To date, there has been no observable overall increase in groundwater temperature across Switzerland. In certain regions of the country, however, a slight rise in groundwater temperatures indicates the impact of climate change. For example, groundwater temperatures are rising by up to 0.06 °C per year in the Alpine region, in unconsolidated rock outside valley floors in the Central Plateau, and in the Jura. Direct human impacts on groundwater are also leading to measurable changes in groundwater temperature in densely populated areas.
The temperature of groundwater near the surface is influenced by air temperature. Groundwater temperature around surface waters is also affected by the temperature of infiltrating river water. In densely populated areas, the rise in groundwater temperature results from warming caused by infrastructure, rock and underground tunnels, underground car parks or direct thermal input into groundwater (e.g. from building cooling). Other direct impacts in urban areas can also have the opposite effect (temperature decrease), as in the case of heat extraction from the subsurface for heating systems.
Current status reflects seasonality
Groundwater temperature is continuously recorded at around 100 National Groundwater Monitoring NAQUA gauging stations across the country. In groundwater close to the surface, which is typical for Switzerland, the groundwater temperature exhibits a characteristic annual cycle which lags about two months behind changes in air temperature. Depending on the nature of the subsoil, the groundwater temperature varies by between one and several degrees Celsius over the course of the year. In 2021, the mean groundwater temperature at the individual measuring stations was between 5 and 15 °C. In accordance with the altitude of the catchment areas, the lowest groundwater temperatures of below 10 °C occurred in the Jura and in the Alps. In the Central Plateau and on the southern side of the Alps, temperatures ranged from 10 to 13 °C. The highest values, i.e. above 13 °C, were recorded in urban areas.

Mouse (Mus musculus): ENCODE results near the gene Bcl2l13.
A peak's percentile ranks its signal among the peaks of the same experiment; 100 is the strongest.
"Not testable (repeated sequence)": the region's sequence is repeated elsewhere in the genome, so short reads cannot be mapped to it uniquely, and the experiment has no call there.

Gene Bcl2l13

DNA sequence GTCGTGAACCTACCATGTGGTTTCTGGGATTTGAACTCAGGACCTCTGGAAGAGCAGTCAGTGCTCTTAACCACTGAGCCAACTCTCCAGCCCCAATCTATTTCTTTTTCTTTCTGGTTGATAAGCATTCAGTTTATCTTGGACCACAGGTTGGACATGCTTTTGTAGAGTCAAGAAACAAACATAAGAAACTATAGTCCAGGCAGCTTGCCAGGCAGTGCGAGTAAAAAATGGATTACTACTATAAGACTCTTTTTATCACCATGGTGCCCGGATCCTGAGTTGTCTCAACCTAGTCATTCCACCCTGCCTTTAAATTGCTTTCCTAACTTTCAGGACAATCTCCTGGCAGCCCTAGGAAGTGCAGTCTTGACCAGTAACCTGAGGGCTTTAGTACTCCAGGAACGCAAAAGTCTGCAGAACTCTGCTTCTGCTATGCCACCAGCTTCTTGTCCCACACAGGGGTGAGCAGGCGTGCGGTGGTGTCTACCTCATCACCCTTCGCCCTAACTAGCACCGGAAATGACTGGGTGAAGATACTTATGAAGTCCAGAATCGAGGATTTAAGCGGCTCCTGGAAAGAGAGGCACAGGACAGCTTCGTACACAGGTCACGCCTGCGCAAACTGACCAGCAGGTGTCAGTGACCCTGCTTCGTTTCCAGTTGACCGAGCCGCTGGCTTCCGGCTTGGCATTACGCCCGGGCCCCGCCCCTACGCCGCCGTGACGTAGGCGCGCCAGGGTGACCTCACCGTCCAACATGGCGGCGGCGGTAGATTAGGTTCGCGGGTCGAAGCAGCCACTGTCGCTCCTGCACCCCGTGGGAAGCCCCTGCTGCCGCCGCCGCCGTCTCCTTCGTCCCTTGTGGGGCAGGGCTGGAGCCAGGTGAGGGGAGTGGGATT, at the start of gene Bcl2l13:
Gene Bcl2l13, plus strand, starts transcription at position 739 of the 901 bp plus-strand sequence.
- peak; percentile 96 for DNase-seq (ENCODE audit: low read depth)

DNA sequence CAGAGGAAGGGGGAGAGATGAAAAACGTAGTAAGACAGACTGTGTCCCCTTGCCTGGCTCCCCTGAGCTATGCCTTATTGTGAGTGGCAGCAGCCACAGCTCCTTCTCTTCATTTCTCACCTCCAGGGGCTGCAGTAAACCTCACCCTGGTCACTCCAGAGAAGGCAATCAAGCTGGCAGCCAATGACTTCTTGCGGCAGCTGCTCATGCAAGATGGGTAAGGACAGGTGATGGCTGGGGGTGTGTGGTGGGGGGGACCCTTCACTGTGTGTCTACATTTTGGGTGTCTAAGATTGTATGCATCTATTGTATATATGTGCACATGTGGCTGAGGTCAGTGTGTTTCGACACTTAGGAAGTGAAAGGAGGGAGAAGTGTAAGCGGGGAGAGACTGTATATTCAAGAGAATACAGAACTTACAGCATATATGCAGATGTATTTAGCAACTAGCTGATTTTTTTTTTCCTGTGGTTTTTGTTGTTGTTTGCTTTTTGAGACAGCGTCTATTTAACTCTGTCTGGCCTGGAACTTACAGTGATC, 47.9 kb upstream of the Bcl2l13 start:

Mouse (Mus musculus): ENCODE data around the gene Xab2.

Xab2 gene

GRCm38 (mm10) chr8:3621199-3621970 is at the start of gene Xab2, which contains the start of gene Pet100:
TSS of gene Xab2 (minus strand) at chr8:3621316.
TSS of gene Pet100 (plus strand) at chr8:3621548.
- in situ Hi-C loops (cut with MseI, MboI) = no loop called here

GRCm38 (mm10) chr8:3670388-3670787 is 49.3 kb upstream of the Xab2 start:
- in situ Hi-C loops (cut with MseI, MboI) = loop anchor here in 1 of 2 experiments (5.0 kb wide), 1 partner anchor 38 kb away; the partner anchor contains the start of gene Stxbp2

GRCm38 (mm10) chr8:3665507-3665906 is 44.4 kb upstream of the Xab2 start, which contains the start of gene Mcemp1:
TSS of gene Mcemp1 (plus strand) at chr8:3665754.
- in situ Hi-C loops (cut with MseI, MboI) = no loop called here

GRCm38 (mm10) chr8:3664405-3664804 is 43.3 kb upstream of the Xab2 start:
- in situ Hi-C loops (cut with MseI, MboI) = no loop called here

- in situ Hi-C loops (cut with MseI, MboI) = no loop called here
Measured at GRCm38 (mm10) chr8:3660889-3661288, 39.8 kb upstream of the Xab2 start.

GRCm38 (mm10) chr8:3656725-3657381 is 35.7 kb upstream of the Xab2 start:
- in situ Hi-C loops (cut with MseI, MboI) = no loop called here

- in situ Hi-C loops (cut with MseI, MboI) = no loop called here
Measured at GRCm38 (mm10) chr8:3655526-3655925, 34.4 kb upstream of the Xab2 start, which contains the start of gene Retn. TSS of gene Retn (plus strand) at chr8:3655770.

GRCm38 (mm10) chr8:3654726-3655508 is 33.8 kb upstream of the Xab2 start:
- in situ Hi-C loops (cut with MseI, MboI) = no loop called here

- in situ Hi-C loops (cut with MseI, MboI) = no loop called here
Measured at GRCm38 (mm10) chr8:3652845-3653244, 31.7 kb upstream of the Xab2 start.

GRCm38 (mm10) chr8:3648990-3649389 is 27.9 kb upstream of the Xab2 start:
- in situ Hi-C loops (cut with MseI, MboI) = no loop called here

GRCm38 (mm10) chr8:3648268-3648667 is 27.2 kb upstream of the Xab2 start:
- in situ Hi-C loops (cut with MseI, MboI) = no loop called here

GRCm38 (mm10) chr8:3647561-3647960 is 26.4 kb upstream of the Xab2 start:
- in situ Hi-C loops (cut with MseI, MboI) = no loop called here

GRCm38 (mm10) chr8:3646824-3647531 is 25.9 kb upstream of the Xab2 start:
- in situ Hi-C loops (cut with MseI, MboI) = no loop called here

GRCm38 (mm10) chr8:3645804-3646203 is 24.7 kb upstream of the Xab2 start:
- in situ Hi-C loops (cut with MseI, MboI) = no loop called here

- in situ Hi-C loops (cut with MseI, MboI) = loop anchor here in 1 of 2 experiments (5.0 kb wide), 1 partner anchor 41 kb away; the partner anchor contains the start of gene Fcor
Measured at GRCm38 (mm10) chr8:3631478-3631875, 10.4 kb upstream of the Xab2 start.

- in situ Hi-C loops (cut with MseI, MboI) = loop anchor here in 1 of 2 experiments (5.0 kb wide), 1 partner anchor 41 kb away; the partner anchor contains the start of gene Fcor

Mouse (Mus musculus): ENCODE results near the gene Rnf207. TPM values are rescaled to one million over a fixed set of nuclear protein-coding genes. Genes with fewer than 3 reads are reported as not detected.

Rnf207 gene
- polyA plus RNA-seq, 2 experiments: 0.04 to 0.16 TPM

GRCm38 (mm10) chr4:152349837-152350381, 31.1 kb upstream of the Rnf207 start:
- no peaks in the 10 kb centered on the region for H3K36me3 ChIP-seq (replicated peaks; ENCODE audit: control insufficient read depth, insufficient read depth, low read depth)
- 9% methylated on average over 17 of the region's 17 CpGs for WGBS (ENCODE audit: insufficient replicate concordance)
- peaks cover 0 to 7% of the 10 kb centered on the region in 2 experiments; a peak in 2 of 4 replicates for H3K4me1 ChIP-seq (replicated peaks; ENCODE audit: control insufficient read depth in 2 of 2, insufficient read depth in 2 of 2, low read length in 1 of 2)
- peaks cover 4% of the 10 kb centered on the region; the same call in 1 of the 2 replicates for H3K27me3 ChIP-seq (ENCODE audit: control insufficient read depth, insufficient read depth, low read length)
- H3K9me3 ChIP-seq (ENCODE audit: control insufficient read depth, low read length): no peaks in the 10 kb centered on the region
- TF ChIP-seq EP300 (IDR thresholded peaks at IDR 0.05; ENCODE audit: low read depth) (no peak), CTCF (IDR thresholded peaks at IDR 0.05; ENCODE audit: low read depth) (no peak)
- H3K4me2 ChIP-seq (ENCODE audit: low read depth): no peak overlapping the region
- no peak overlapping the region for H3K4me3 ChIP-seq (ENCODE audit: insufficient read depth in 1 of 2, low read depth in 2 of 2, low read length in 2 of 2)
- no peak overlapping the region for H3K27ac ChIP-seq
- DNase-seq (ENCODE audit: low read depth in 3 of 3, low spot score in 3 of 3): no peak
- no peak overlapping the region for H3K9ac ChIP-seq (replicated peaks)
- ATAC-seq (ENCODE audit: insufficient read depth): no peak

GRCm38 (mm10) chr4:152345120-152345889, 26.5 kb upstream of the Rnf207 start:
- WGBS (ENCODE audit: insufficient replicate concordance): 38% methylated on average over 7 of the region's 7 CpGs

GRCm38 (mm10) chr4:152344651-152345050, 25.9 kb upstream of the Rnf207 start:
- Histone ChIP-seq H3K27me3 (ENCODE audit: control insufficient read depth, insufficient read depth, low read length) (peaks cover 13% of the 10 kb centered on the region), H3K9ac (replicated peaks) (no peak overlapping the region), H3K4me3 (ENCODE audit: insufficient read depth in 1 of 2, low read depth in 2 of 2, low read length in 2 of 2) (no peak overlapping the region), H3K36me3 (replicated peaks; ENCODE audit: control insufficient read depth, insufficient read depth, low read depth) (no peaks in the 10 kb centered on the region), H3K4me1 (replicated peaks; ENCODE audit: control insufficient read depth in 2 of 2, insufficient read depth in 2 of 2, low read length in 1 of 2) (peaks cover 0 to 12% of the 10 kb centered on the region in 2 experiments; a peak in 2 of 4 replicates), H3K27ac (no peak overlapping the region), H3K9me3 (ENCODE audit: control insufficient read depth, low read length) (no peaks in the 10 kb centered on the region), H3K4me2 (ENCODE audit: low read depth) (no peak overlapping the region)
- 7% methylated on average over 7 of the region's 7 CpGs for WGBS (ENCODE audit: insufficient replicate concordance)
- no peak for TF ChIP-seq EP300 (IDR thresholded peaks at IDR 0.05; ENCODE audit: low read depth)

Development over time stable to slightly increasing
It is possible to identify multi-year periods with relatively low and relatively high groundwater temperatures corresponding to the superordinate air temperature patterns. This can been seen in the high annual temperatures recorded at a comparatively larger number of gauging stations. For example, in the heatwave year 2018 and in the subsequent years 2019 and 2020, high groundwater temperatures were recorded in Switzerland at around half of the gauging stations in the QUANT module (groundwater quantity) of the NAQUA National Groundwater Monitoring. There has also been an increase in groundwater temperatures in recent years (2015–2021), particularly in urban areas.
Last modification 17.05.2022